What Isn’t Happening In AL Regulation…

Our author, searching for evidence of things not seen...

Our author, wearing his Serious Face, searching for evidence of things not seen… (Photo courtesy Andrew Harnik.)

Bill Myers

Good morning, ProviderNation. Sorry to distract you from all the mesquite and margaritas down Texas way,* but the fine folks at the Assistant Secretary for Planning and Evaluation in the Department of Health and Human Services (say that 10 times, real fast) have done some thinking on state regulations of assisted living centers.

The short version seems to be: There’s a lot of them. The full report is here and the executive summary is here.

Most folks agree that the business of elder care is in its revolutionary age (and many assisted living advocates see their sector as the vanguard of that revolution), so it’s interesting to note what isn’t happening even as the profession grows.

Regulatory Certainty

In many other areas, as the businesses grow and diversify, it’s reasonable to expect that at least some of the bigger players advocate for federal regulations. The shibboleth here is, of course, “regulatory certainty,” in which bigger players argue simplifies political economy for everyone. Take whatever you like about the argument, what’s fascinating is the extent to which you just don’t see that kind of advocacy from assisted living providers.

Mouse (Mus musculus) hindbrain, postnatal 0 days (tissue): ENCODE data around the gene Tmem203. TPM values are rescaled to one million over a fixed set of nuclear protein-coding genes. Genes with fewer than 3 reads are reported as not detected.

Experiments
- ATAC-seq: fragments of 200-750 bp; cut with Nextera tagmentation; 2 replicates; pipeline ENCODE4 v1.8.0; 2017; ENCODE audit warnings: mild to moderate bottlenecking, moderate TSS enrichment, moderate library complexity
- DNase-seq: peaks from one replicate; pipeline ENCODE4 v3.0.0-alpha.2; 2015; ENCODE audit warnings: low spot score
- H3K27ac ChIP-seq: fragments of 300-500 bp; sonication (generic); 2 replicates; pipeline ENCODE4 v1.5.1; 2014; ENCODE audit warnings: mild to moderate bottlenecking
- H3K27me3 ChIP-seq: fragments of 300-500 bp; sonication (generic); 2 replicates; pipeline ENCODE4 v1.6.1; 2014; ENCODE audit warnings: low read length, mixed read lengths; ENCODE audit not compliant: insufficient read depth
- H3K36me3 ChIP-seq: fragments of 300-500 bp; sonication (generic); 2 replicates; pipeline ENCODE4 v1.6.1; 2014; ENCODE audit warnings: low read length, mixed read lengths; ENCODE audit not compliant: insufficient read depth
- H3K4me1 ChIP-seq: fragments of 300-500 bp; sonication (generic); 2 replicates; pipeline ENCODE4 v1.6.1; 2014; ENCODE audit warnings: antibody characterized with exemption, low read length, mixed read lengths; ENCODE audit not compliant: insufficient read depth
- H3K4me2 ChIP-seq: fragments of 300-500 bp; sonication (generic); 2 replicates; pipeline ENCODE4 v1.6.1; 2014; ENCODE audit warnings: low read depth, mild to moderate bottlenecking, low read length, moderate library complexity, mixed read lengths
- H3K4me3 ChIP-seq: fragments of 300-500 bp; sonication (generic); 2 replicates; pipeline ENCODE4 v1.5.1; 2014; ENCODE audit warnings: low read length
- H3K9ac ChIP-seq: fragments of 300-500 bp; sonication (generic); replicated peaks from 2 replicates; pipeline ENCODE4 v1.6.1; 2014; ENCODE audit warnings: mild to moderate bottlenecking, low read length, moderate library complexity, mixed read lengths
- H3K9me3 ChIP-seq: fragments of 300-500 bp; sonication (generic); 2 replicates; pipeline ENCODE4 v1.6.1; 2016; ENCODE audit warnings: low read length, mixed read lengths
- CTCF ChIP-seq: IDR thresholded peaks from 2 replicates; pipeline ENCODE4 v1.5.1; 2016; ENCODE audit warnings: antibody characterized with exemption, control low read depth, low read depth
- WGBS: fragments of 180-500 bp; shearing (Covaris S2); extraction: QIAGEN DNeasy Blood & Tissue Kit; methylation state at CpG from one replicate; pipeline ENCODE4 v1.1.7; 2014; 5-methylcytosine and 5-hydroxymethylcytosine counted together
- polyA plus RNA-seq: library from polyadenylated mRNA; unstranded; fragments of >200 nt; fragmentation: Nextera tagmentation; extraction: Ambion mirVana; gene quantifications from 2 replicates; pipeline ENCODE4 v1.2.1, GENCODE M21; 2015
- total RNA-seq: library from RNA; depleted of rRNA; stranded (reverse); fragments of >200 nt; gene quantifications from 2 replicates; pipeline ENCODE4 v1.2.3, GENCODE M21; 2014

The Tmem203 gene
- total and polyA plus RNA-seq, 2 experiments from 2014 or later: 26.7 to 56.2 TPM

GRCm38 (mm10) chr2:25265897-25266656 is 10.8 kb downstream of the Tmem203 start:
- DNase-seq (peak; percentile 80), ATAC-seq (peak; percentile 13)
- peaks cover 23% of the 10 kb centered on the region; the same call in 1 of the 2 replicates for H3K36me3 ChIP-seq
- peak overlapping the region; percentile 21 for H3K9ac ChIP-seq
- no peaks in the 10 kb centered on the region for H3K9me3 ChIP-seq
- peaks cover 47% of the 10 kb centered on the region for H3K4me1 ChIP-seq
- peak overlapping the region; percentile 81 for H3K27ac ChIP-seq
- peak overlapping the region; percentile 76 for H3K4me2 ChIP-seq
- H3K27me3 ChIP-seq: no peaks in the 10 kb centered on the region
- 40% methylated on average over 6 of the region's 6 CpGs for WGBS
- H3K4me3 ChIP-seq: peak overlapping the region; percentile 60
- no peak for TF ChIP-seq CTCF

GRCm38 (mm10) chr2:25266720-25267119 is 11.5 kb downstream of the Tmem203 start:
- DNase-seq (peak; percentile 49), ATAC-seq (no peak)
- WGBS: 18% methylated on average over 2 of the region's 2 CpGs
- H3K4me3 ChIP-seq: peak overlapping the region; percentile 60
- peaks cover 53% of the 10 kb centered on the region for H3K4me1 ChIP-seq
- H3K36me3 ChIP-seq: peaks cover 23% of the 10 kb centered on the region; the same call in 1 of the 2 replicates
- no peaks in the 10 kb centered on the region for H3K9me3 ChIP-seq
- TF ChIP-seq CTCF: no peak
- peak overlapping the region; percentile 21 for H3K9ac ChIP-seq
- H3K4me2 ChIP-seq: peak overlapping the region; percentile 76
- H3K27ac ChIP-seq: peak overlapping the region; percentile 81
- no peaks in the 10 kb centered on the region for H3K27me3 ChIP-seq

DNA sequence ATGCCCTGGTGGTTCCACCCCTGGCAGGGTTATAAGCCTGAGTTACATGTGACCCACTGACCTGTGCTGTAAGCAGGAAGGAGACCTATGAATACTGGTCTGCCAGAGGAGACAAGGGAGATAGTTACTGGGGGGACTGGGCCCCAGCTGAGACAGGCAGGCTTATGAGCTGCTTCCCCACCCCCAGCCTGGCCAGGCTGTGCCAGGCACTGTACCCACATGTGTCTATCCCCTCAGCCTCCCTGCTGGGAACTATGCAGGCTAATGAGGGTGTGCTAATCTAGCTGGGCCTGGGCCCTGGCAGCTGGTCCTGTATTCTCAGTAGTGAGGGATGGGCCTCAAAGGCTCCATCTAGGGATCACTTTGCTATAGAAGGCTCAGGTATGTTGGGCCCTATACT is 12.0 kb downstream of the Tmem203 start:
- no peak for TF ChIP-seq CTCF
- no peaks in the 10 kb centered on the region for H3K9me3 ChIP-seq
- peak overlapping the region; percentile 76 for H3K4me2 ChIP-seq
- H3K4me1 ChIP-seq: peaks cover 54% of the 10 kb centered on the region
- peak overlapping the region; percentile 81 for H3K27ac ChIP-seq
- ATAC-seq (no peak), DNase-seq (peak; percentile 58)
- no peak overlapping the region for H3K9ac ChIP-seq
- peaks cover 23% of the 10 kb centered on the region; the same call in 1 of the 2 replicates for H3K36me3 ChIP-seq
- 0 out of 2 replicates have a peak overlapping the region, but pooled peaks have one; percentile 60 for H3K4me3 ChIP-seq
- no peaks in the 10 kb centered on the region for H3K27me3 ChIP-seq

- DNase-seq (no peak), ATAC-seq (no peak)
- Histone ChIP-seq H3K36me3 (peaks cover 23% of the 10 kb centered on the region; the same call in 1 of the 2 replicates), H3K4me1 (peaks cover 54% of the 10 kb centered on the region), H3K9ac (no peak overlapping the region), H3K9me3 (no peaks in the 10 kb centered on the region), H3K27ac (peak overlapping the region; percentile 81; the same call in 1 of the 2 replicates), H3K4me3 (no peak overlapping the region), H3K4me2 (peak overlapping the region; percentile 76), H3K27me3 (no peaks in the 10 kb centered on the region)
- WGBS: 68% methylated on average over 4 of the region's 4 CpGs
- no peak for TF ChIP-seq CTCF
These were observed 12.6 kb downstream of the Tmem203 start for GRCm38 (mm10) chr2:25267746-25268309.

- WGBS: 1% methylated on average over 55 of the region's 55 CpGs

Part of it, a Royal Smart Person tells me, is that, having taken a look a good look at what “regulatory certainty” means for their skilled nursing cousins, many assisted living providers offer a polite, “No, thanks.” (There’s also the fact that, however large assisted living companies have grown, no single player—or even combination of players—is big enough to warp the market.)

But part of it goes to the very revolutionary character of the profession, the smart person adds. Assisted living providers pride themselves on person-centered care, above all else. However you define person-centered care, the essence of it is flexibility. Therefore, any effort to govern from On High jeopardizes the very innovation, dynamism, and rapid-fire responsiveness that many advocates feel defines assisted living.

Alphabet Soup

Speaking of the alphabet soup of regulatory agencies, the good people of CMS and the National Coordinator for Health Information Technology have released final rules that backers say will “simplify requirements and add new flexibilities [cq] for providers to make electronic health information available when and where it matters most and for health care providers and consumers to be able to readily, safely, and securely exchange that information.”

CMS’ version of the rules is here and the coordinator’s rules are here.

*And, if you’re not following all of the white-hot, provider-on-provider action as reported by our Managing Editor, the Formidable Jackie Oberst, on Twitter, well,  you go to penalty box…

Bill Myers is Provider’s senior editor. Email him at wmyers@providermagazine.com. Follow him on Twitter, @ProviderMyers.

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